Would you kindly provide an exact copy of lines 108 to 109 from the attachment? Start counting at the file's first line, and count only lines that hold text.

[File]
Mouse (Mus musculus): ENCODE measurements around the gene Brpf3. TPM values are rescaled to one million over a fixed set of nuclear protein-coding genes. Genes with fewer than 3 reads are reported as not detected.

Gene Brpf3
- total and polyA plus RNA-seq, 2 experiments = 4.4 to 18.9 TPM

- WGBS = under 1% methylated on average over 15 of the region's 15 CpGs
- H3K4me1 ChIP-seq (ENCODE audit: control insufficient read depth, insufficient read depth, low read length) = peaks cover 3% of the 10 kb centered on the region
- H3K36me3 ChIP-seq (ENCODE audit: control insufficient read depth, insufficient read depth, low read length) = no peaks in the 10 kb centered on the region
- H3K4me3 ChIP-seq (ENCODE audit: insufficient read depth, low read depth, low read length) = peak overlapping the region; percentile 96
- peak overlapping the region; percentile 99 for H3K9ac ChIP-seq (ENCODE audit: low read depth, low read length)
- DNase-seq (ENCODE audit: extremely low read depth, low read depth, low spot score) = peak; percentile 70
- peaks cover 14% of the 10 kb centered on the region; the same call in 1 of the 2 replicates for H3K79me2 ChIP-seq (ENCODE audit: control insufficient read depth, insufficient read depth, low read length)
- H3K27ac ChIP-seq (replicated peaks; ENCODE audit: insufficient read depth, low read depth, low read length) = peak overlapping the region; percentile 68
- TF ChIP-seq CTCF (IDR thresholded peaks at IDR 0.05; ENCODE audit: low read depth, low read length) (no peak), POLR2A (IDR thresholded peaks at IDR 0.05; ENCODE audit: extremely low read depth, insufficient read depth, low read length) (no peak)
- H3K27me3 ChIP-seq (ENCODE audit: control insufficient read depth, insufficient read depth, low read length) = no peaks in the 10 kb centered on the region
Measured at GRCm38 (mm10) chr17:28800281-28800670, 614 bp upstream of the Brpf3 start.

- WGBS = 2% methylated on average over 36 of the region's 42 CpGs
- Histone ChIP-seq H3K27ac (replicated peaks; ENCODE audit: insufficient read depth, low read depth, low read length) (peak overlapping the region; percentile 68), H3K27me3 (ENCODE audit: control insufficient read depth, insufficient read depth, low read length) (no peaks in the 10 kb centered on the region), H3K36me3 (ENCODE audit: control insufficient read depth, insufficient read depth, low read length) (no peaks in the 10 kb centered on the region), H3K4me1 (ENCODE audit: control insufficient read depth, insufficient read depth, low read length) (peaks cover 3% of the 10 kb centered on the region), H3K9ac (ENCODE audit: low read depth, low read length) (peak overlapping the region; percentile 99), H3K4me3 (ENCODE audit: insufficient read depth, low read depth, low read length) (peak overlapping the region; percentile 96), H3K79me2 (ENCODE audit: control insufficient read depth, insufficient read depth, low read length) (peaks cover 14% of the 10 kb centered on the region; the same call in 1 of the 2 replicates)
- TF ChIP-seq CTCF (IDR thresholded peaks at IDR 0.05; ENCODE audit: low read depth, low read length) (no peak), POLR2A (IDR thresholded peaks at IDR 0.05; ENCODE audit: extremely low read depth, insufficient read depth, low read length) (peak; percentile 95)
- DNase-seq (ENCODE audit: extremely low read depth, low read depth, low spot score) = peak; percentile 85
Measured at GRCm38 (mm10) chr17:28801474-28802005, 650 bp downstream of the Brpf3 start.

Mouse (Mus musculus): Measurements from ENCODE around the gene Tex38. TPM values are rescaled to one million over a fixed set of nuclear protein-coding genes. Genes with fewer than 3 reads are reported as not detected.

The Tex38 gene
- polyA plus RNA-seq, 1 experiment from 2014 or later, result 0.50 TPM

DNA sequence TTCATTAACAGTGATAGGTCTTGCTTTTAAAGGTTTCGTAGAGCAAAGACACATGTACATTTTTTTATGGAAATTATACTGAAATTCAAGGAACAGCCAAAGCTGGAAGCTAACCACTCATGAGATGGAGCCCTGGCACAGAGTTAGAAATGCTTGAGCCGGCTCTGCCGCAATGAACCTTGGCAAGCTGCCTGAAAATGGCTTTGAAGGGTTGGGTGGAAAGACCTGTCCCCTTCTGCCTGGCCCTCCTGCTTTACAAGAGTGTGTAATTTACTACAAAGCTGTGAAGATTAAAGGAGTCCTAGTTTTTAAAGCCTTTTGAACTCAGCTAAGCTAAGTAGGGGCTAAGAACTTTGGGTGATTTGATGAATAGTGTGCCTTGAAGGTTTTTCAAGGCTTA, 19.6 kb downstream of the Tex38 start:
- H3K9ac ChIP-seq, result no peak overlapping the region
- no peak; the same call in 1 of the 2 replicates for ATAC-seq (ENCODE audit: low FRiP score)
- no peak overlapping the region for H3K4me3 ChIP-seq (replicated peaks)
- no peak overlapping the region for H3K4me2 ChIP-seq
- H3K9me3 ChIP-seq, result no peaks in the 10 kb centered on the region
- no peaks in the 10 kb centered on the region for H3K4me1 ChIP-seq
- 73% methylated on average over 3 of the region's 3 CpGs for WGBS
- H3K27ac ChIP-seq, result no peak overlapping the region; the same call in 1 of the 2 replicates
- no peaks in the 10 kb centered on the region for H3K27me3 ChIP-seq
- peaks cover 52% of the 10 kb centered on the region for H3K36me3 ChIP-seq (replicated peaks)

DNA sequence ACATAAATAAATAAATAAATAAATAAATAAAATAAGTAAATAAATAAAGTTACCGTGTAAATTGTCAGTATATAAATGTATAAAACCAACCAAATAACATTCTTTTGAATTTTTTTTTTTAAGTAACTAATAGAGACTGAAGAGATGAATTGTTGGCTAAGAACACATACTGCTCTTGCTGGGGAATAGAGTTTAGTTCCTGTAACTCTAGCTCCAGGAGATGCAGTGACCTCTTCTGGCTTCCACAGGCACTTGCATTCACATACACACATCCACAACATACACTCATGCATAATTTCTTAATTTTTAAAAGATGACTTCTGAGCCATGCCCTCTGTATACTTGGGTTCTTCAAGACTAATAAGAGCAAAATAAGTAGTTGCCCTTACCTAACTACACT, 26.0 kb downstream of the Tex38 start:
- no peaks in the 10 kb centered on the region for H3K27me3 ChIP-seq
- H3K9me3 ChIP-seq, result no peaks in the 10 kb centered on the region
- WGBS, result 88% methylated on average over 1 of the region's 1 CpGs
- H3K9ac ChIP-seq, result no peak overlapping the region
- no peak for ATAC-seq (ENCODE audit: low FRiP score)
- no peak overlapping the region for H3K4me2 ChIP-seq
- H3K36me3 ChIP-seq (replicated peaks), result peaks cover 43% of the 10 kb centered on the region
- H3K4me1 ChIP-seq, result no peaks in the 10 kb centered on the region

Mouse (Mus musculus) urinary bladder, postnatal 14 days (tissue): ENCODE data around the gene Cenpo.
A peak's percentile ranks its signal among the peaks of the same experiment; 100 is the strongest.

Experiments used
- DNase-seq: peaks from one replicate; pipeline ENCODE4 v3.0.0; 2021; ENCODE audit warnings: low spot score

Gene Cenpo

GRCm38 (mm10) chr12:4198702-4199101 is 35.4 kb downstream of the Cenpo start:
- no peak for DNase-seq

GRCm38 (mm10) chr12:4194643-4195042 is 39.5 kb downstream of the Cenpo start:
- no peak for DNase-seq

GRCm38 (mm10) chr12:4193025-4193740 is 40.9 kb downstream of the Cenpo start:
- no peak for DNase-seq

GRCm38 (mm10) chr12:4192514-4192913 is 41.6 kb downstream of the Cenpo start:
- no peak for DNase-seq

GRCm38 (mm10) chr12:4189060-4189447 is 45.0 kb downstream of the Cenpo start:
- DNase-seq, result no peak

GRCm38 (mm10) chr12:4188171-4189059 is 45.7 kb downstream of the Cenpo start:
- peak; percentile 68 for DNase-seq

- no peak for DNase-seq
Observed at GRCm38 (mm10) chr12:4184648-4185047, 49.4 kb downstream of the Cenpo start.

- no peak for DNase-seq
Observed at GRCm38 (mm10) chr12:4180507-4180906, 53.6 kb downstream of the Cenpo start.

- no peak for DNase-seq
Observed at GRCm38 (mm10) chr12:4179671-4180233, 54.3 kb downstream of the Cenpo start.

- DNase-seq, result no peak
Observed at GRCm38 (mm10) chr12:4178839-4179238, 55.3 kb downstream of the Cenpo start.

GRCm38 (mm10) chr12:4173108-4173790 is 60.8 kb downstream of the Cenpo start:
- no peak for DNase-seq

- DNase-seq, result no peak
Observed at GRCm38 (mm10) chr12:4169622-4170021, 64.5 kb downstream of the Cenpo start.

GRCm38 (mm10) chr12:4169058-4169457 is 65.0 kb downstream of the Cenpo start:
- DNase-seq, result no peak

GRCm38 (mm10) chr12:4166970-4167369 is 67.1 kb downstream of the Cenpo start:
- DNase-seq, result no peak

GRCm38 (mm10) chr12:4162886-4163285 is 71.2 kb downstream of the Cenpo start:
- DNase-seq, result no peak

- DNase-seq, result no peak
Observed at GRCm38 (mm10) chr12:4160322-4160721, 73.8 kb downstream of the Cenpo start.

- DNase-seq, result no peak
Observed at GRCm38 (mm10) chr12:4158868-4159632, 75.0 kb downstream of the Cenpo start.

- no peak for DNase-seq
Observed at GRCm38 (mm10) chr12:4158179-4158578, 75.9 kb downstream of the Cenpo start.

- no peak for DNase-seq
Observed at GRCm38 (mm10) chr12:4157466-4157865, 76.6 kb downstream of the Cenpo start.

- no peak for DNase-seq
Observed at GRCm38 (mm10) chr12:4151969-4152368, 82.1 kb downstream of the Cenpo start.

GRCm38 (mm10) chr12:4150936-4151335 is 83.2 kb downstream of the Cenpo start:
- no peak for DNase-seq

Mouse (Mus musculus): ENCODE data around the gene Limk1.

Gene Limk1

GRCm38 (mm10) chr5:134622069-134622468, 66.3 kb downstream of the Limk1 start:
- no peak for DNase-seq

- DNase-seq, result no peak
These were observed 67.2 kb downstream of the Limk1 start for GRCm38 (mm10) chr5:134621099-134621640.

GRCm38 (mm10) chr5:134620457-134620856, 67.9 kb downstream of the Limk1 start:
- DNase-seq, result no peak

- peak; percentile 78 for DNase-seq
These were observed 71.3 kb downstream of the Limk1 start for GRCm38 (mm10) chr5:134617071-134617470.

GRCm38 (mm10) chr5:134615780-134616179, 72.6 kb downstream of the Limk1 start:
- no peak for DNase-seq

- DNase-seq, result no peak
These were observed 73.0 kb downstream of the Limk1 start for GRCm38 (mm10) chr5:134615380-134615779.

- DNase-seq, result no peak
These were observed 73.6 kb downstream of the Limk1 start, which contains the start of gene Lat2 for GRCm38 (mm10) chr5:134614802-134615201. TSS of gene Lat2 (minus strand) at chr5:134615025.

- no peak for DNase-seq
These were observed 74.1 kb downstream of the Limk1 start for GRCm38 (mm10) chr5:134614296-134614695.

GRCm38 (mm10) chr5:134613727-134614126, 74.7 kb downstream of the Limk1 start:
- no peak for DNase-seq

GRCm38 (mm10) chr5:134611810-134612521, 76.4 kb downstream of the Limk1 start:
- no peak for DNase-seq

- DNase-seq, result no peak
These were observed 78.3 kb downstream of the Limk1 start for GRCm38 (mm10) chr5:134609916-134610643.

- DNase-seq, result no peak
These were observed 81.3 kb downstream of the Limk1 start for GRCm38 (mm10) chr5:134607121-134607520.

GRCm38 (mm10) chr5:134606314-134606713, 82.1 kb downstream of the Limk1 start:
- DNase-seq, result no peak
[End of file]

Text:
GRCm38 (mm10) chr5:134613727-134614126, 74.7 kb downstream of the Limk1 start:
- no peak for DNase-seq